Last week, Maryland State Senator Delores Kelley said, “[T]he general public is not smart enough to know when they’re about to be fleeced.” She was referring to Uber, but her sentiments are nearly universal among regulators. Yesterday, Scott Patterson in The Wall Street Journal continued his series on high-frequency traders and the supposed threats they pose to the markets. He writes:
Regulators are concerned that less-savvy or less-influential investors aren’t aware of the benefits and advantages that exchanges are providing to certain clients, making it difficult for them to compete fairly…
Substitute the euphemistic “less-savvy” for Senator Kelley’s “not smart enough,” and regulators’ condescension toward the average investor becomes readily apparent.
The “benefits and advantages” Patterson mentions are volume discounts that some exchanges provide to their best customers. It is a routine practice that helps reduce transaction costs for the investors who comprise the bulk of the volume for U.S. markets on any given day.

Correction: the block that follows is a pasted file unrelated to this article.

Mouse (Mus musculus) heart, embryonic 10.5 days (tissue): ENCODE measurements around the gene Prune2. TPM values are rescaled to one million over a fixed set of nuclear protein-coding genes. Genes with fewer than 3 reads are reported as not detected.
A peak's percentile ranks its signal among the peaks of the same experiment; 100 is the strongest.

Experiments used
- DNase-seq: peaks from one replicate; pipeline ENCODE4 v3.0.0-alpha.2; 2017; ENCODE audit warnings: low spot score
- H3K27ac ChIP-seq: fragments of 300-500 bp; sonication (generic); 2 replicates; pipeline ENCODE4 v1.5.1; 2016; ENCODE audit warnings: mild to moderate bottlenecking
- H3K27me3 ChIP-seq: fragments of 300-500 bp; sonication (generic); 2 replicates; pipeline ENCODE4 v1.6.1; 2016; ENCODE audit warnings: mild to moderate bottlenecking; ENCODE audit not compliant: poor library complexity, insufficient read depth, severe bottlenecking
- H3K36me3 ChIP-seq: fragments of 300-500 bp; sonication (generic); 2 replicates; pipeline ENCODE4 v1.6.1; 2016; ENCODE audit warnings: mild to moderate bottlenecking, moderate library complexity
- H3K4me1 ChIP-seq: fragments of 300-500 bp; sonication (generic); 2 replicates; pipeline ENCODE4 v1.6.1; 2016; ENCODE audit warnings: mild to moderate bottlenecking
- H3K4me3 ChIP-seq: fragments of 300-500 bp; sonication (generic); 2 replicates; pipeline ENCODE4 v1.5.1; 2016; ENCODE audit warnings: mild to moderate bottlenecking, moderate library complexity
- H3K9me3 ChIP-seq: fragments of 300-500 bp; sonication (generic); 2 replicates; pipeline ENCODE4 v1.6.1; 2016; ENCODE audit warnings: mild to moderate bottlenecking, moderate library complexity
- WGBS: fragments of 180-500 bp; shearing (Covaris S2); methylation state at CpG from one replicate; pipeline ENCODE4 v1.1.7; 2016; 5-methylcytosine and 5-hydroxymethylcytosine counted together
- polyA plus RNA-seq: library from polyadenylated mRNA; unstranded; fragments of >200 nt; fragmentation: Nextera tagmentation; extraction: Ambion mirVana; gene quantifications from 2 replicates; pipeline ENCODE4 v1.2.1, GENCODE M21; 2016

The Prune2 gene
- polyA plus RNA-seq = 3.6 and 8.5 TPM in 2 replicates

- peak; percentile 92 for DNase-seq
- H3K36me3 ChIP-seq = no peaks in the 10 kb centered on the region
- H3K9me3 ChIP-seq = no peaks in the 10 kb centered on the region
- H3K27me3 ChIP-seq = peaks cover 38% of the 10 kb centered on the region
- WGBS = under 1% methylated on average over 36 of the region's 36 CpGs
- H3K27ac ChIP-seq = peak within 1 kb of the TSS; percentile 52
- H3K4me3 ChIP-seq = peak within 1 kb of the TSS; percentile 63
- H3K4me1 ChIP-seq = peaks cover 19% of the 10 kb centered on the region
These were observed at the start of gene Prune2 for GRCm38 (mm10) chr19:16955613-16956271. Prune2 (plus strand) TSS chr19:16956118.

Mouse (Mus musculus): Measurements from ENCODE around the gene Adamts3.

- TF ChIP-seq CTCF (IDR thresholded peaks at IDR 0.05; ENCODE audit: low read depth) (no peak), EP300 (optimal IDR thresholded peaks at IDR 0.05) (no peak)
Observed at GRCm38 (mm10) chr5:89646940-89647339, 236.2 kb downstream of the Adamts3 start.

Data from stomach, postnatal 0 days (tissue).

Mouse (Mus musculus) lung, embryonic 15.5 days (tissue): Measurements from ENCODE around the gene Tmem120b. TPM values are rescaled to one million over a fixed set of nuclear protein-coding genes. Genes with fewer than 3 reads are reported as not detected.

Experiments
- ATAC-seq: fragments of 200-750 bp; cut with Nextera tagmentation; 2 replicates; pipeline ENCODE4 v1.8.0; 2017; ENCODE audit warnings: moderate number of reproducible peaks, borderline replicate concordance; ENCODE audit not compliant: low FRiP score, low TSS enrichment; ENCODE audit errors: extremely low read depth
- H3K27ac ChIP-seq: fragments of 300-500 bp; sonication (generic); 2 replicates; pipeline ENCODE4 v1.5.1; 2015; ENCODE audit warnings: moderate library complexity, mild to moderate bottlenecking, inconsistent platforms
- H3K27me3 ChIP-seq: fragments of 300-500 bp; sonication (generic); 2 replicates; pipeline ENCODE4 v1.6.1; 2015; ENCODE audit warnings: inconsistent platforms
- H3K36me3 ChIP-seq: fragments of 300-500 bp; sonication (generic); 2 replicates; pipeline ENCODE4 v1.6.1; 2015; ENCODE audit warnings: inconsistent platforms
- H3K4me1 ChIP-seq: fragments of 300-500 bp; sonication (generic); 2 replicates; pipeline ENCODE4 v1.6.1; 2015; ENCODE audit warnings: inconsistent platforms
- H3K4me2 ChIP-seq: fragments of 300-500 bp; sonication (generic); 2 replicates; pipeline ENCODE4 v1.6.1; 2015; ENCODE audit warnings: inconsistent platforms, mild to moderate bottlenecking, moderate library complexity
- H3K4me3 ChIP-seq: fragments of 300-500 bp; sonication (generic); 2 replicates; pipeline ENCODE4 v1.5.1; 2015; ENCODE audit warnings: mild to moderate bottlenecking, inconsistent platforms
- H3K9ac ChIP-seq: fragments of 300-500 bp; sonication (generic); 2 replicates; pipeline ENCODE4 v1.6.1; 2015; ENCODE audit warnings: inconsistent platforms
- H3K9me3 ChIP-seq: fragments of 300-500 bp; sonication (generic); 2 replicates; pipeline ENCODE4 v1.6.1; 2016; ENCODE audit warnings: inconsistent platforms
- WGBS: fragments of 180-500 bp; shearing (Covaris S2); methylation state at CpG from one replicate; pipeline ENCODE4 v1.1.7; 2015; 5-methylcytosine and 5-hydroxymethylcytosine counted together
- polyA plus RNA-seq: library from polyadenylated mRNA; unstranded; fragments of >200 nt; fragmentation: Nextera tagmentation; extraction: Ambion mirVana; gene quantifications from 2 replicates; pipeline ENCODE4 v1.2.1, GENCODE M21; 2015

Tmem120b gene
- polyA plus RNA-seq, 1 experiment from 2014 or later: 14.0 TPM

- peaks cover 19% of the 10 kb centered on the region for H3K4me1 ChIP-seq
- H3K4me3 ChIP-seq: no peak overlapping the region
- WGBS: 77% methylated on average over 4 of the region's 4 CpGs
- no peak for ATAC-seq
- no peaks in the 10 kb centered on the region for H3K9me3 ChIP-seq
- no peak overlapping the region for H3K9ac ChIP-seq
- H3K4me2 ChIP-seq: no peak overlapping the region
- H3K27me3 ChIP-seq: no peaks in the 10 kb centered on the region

Customers of exchanges — all of them — ought to be eligible to receive the type of discounts that exchanges currently offer to those who comprise a significant share of their business. The average investor is smart enough to realize that, just as with any business, when you buy in bulk, you get a discount.
A reasonable debate can be had about high-frequency trading, but attacking exchanges’ customer retention techniques isn’t part of it.